Labour’s right had better focus on conference

by Rob Marchant

The reshuffle resembled nothing more closely than the careful rearrangement of deckchairs on the Titanic. While it is mildly good news that the Corbynistas do not yet feel confident enough for their own Night of the Long Knives, it is hardly going to change much.

So it is now time to look forward to the year ahead and plot – er, think about – a strategy to bring the party gradually back to some semblance of electability and political normality. 2016 is likely to be critical for the future of the party, in that it will most likely determine whether a Corbyn leadership actually has legs and can stumble on until the general election of 2020, or will fizzle out long before.

While common sense would indicate the latter, there is also a strong correlation between the time taken for that meltdown to happen and the cumulative damage wreaked on the party.

Meanwhile, British politics in general this year is likely to be dominated by two stories: the first half by the Scottish elections and the second by the start of the build-up to the EU In-Out referendum, assuming it does not happen earlier. Sadly, there is very little which Labour can do about either.

The Scottish elections are likely be a terrible story for Labour whatever happens: it is clear from the polls and the general election result that it will lose many tens of Holyrood seats (if not all of them, as nearly happened for the Westminster election).

Despite the vain hope that SNP voters will somehow be attracted back to Labour by a more left-wing agenda, it seems clear that Scots, like other Britons, remain unimpressed with Corbyn, who is both quintessentially English and from a London-lefty school of politics which has little resonance in Scotland. Moreover, the SNP’s attraction was never about being more left-wing: it was about being (a) populist and (b) not Labour.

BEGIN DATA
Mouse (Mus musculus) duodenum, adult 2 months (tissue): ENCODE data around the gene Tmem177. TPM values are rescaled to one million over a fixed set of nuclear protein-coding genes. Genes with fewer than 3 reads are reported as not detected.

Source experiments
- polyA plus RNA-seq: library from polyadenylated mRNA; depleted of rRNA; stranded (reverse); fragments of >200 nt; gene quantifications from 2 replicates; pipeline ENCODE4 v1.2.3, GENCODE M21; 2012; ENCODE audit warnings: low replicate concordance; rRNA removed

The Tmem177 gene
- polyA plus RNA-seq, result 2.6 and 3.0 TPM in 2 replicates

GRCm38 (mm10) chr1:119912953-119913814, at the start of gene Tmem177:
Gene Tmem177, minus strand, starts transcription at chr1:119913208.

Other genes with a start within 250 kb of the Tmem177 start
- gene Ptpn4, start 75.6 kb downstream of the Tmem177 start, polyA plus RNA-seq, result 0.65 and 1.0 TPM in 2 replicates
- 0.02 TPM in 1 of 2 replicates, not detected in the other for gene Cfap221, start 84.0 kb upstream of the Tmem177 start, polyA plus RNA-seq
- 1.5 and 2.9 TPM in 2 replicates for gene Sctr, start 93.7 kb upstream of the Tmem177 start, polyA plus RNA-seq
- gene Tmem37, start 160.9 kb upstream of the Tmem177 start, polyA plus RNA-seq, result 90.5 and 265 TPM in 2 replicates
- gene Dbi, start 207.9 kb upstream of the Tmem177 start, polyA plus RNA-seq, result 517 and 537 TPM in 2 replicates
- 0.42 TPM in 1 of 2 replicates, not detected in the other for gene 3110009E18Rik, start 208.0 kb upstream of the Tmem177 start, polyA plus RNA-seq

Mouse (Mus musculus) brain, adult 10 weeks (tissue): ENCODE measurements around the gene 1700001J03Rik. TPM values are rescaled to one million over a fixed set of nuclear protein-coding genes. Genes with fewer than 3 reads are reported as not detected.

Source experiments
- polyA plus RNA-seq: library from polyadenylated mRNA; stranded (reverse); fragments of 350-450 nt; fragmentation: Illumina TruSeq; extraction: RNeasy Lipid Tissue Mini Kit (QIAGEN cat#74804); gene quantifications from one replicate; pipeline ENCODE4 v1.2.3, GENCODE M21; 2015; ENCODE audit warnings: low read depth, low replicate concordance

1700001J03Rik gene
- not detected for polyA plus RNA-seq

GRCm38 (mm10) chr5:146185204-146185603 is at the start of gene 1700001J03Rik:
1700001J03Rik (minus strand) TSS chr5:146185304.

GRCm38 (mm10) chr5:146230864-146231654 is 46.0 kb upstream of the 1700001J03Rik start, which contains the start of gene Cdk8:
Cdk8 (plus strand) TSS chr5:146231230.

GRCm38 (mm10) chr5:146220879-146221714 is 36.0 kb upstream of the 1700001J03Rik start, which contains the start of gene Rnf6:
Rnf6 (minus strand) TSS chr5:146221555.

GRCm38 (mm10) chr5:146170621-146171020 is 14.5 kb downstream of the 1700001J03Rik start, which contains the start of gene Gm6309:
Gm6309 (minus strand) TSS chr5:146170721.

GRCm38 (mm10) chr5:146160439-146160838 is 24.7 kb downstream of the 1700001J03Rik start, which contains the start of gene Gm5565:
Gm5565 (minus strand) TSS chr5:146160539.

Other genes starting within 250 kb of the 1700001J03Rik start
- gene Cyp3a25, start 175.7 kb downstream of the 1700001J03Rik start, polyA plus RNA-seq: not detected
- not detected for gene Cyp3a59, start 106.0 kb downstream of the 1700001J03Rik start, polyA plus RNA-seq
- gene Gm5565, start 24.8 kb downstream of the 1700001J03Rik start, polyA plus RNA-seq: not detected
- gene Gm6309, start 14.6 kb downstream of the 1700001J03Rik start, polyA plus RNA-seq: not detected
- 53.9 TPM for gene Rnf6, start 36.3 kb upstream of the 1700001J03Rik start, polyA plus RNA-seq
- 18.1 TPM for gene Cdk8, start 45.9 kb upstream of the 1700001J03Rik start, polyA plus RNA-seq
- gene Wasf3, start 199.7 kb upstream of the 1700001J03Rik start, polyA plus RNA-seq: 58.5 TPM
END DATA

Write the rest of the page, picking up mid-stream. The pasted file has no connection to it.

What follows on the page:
No, the only remotely positive outcome might just a sign that the flow of blood from the wound has been staunched and that Scottish Labour can now start to recover. But that is all.

Even though the Tories are likely to be tearing themselves apart over Europe, as usual, Labour is unlikely to be able to take political advantage. Its current position, thanks to a newly-resurgent anti-EU movement on the left and far left, is split and largely incoherent.

Oddly, therefore, the most decisive event for this party in 2016 is likely to be party conference. Why?

Because this party is not in a normal state. It is close to civil war and the reality is that internal matters take precedence, particularly when there is little to gain from politics-as-usual.

To this point, it seems clear that the Corbynistas in the party and the labour movement will be organising like crazy. If there are to be deselections in the constituencies, if there is to be a change in the internal balance of power within this party or the leadership ballot rules, they will start in the dull mechanics of NEC committees and constitutional resolutions, which are the key to all this.

Labour’s right did have a minor triumph in November, when they managed to get leadership of a number of key PLP committees. But the hard left, while generally useless at the bread-and-butter of mainstream politics, are past masters in manipulating the internal processes of the party. This can happen at central level with the NEC, National Policy Forum and so on (where Unite, for example, can provide key placemen and -women). But it can also happen at local level, where the hard-left entryist, er, I mean “grassroots”, organisation Momentum may second their activists en masse to vote at selection meetings for MPs or local GC and EC committees.

In short, if they are not already starting to meet in Westminster backrooms or coffee bars to agree a strategy for avoiding a conference coup, moderate MPs may shortly wake up to find themselves in a party where they have been politically emasculated.

Or out of a job.

Rob Marchant is an activist and former Labour Party manager who blogs at The Centre Left

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8 Responses to “Labour’s right had better focus on conference”

  1. paul barker says:

    Labour Centrists are still in deep denial about the scale of The Lefts victory. You are not going to get the Labour grassroots back & you cant think sensibly about what to do next until you accept that.